Introducing change

Most people recognize that change is happening throughout society today, but that doesn’t mean they like it. If truth be known, even most leaders do not enjoy change. We’re quite comfortable in our ruts, and we would like to stay there. Unfortunately, a rut is nothing more than a grave with both ends kicked out. There’s not much life around a grave, and there’s not much life around ruts either. Get too comfortable in your ruts, and one day you’ll realize that everyone has passed by you long ago.

To be successful, and to remain successful, in any endeavor means that we must be willing to adapt to the changes that are taking place. If we cannot keep up with the changes we will have to find another way to support ourselves. A friend of mine was a dairy farmer for many years. His parents were dairy farmers, and I would guess so were their parents. I found out my friend had joined a national investment company as a broker. I asked how he went from milking cows to investments. He responded that he realized one day where the dairy business was going and realized he would either have to get much larger or get out. He decided he didn’t want to invest the amount of money he would have to to remain in the dairy business so he began looking for other options that he might enjoy. He has done quite well as an investment broker.

Your company may be very successful today, but that doesn’t mean it will be tomorrow. If you are not willing to change the way you do business to meet changes in our society you will not last long. Of course, any changes you attempt will make people feel uncomfortable, and if they are not initiated properly they are highly likely to fail. What do you need to keep in mind when introducing change into your organization?

The most critical first step is to create a sense of urgency around the change. Almost every change effort I’ve tried to make that failed did so because I failed to create a sense of urgency. I told people what we were going to do differently before I explained why we needed to change the way we were going to do something. The why must always come before the what.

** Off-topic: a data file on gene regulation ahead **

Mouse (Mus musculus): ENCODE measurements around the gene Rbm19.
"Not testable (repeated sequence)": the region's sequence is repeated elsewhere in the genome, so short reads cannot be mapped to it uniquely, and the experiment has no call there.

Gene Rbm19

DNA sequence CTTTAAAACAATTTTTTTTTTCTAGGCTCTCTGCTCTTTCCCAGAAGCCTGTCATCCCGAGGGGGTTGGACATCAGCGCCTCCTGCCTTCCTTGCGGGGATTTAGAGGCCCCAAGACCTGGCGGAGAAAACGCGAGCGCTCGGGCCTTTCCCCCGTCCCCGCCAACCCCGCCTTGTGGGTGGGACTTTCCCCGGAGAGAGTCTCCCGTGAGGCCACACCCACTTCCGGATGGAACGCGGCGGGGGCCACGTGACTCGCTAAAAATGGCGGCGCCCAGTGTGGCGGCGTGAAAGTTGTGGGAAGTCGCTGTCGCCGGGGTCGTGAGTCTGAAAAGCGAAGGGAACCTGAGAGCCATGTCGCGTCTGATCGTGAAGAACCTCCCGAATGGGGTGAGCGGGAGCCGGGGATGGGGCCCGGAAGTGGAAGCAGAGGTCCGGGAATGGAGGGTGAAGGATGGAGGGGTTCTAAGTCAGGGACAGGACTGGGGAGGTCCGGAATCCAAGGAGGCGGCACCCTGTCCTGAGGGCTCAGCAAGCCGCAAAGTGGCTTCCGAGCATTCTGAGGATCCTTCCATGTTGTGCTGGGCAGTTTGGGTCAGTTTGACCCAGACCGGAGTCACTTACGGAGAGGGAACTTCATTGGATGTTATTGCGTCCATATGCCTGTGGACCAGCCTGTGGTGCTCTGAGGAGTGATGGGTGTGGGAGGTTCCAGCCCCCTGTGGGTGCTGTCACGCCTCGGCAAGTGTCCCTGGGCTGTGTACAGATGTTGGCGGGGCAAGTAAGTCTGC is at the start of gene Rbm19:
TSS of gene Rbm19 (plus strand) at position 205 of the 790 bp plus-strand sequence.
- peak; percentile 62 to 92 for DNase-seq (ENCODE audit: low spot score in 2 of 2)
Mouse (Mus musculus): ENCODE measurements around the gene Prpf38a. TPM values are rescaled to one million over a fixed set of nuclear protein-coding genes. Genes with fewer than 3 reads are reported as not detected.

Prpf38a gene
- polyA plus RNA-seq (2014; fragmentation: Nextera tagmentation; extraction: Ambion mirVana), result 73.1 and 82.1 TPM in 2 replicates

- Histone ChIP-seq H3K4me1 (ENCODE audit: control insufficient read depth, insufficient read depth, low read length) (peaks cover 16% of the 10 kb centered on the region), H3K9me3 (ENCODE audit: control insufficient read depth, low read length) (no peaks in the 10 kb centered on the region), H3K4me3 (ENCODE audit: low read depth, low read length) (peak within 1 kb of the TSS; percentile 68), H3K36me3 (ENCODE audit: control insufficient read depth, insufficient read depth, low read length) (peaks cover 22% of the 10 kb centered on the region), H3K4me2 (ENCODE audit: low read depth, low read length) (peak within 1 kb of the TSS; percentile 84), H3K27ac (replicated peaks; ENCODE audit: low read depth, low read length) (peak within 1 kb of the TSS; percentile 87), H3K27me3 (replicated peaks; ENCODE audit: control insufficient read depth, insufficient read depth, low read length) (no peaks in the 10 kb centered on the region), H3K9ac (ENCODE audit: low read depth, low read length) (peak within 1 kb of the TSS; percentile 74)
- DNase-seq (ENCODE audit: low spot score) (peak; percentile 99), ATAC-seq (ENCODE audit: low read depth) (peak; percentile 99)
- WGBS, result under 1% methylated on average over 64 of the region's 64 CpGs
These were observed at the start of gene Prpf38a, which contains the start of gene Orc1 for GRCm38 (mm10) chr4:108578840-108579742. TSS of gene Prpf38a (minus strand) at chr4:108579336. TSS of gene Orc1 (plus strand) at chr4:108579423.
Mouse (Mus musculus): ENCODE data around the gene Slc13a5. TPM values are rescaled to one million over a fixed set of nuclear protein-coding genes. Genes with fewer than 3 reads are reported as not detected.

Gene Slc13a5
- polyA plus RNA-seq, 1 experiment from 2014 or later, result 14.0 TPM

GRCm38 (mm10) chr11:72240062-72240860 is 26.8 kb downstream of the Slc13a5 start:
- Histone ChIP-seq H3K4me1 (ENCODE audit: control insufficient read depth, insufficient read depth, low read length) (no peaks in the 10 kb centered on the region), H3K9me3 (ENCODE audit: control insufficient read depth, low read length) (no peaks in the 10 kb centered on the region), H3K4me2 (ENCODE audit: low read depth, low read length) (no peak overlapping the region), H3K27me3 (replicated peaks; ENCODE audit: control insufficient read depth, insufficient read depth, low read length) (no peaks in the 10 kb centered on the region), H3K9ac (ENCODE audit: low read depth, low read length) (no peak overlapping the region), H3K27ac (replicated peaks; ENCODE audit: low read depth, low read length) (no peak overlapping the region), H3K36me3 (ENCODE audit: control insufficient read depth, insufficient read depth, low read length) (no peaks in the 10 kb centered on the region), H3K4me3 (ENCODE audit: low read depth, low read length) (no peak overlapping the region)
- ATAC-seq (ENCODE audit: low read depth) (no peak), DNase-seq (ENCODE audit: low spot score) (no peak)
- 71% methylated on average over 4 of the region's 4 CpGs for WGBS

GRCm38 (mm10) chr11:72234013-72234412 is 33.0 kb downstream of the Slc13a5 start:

It’s also important to get buy-in for the why before proceeding on. When people understand that it’s vital to make a change they will be more receptive when you explain what the change will look like.

After creating urgency, the next critical step is helping people understand what their role will be in the new system you are proposing. When hearing of change the first concern of many people will be what their role will look like in a new system. Even worse, they fear they won’t have a role once the change takes effect. This fear needs to be addressed as early as possible if you want their buy-in. It’s also important that you are completely honest and upfront with people at this stage or you will meet even greater resistance the next time you want to change something.

I once worked for a large company that asked their employees to make recommendations for reducing costs. They insisted it was the only way they could remain in business. They promised that if any recommendation resulted in reduced manpower that they would find work for those people elsewhere in the plant. A number of recommendations were made, and changes took place. However, we soon noticed that people were being laid off or not replaced when they retired. The numbers of employees kept shrinking as a result of our suggestions. At that point, the suggestions from shop employees dried up because we felt we had been misled.

No one enjoys change, but if it’s introduced properly most people will eventually buy into it. Be sure to create a sense of urgency and help people understand they will continue to have an important role in your organization after the change is adopted.

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